The Acting Chairman of the United States Delegation to the Torquay Conference ( Corse ) to the Secretary of State
375. French again holding up solution article XXVIII through prolonged delay in replying to our counter-proposal January 16 following tentative French proposal January 15. (Since early December we have in each instance made replies or counter-proposals within 24 hours after receipt French proposals.)1 French hope disagreement between Ministries of Industry and Agriculture on question reductions in withdrawal list will be arbitrated by Pleven2 before he leaves today for Washington; they said last night that even if his decision obtained, implementation thereof will require at least three or four days more and therefore we should not expect their detailed reply until middle next week. This may be deliberate in order withhold reply until after Pleven has finished his Washington talks. USDel suggests Department give consideration to impressing on Pleven in Washington talks that another inadequate French proposal following these repeated French delays would make negotiation new agreement extremely difficult if not impossible within time period remaining Torquay negotiations. We have most strongly urged French to give their reply this weekend. [Page 1269] Should they do so we shall advise Department immediately; also if possible whether reply appears acceptable.
Sent Department 375, repeated information Paris 28 for Ambassador and ECA.
In his later Report to the Secretary of State on the Torquay negotiations, the Acting Chairman of the United States Delegation (Corse) said of the negotiations with France:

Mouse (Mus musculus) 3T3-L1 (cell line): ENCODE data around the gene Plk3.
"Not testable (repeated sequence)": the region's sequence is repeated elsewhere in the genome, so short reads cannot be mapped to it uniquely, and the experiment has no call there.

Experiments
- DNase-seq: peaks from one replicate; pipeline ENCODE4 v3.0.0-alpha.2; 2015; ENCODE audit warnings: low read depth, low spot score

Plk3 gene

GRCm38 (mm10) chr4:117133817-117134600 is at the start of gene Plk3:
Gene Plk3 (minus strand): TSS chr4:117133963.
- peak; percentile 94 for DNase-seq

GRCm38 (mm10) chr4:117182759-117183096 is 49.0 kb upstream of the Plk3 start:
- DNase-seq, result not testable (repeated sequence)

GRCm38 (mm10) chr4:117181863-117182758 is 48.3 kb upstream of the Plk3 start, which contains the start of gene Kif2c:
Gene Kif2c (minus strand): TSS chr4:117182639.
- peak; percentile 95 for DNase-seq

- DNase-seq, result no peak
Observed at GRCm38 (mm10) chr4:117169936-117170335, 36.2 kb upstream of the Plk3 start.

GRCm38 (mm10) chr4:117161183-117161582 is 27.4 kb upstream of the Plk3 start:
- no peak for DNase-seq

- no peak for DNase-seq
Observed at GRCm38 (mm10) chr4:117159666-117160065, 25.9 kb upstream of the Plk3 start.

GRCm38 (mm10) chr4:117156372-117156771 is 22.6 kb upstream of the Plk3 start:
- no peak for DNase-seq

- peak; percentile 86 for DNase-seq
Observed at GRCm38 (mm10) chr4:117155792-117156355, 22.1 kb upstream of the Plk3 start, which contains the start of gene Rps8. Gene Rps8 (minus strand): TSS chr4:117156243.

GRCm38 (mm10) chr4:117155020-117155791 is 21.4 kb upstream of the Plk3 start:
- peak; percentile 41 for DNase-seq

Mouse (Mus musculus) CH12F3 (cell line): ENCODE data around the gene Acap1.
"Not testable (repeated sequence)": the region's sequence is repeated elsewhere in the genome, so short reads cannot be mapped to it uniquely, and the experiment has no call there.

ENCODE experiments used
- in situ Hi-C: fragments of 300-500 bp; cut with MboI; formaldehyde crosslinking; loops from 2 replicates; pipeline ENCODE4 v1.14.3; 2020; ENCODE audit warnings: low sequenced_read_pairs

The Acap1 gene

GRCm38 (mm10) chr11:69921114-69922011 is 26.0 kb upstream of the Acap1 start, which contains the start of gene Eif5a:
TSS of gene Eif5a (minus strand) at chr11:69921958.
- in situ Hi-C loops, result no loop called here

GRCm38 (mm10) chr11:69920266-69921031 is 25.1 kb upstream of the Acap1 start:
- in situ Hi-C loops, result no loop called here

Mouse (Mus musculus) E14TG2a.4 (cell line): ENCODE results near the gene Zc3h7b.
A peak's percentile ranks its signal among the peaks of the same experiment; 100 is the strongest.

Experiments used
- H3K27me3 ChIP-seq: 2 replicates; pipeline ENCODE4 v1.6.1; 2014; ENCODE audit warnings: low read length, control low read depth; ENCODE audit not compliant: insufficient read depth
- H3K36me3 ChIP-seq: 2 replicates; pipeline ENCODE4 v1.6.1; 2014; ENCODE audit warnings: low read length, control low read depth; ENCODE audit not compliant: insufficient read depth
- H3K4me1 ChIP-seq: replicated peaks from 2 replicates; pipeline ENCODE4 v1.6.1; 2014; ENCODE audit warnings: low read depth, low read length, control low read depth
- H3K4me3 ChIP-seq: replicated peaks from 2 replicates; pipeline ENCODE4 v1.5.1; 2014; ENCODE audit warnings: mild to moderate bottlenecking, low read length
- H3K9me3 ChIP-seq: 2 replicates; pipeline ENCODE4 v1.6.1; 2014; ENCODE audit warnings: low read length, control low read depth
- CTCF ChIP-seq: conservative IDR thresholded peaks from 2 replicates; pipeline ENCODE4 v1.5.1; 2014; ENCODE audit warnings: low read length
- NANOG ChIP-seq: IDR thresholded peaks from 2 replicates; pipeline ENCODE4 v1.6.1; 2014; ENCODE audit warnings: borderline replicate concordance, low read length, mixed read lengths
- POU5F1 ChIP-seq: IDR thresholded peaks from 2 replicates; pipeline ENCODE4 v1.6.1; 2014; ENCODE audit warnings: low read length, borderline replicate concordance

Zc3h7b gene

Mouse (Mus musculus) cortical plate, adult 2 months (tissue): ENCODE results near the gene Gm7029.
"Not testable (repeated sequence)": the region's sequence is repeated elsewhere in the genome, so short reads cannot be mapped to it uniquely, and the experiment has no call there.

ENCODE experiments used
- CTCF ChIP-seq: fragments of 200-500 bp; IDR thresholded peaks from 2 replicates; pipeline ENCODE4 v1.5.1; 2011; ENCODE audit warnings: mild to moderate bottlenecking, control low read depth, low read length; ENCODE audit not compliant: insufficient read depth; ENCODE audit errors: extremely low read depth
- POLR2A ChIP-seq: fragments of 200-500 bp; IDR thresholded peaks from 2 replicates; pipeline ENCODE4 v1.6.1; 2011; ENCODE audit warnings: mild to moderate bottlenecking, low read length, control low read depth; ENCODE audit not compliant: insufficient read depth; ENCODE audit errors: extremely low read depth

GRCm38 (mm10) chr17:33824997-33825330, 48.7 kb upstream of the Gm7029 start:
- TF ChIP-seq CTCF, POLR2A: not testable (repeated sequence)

- “Our negotiations with France at Torquay along with the British and Cuban negotiations, were probably the most difficult. This was true of both the Article XXVIII negotiations as well as those for the exchange of new concessions. . . .
- “The discussions were characterized throughout on the part of the French by (1) an apparent deliberate procrastination, (2) a strong policy of protectionism, and (3) particular fear of German competition, especially in machine tools, Diesel tractors and equipment for handling goods. . . .
- “The French originally proposed to increase the rates of duty on withdrawal items in much greater degree than they proposed to reduce duties on the items in the compensation list. In the course of the negotiations [i.e., on Article XXVIII matters], the French proposed using the calculated difference in the duty collected on imports from the United States under the existing rates of duty and the proposed rates of duty as a technique for measuring statistically the qualitative value of the proposed withdrawals and compensations. The French referred to this difference as perceptions. With the understanding that this method would not accurately reflect in all instances the worth of proposed duty charges, this technique was used as a general guide in discussions with the French.” (Report of the Acting Chairman of the United States Delegation to the Tariff Negotiations Conference held at Torquay, England, September 28, 1950 to April 21, 1951, to the Secretary of State, no date, Lot 57 D 284, Box 139)
A running summary account of the Article XXVIII negotiations with France during the period indicated is included in the following Weekly Reports of the Delegation to the Department of State: No. 12 (pt. 2), January 16; No. 13 (pt. 2), January 23; No. 14 (pt. 2), January 29; No. 15 (pt. 2), February 6; No. 16 pt. 2), February 13; and No. 17, February 20. (394.31) The various proposals and counterproposals are described therein.↩
- René Jean Pleven, French Prime Minister.↩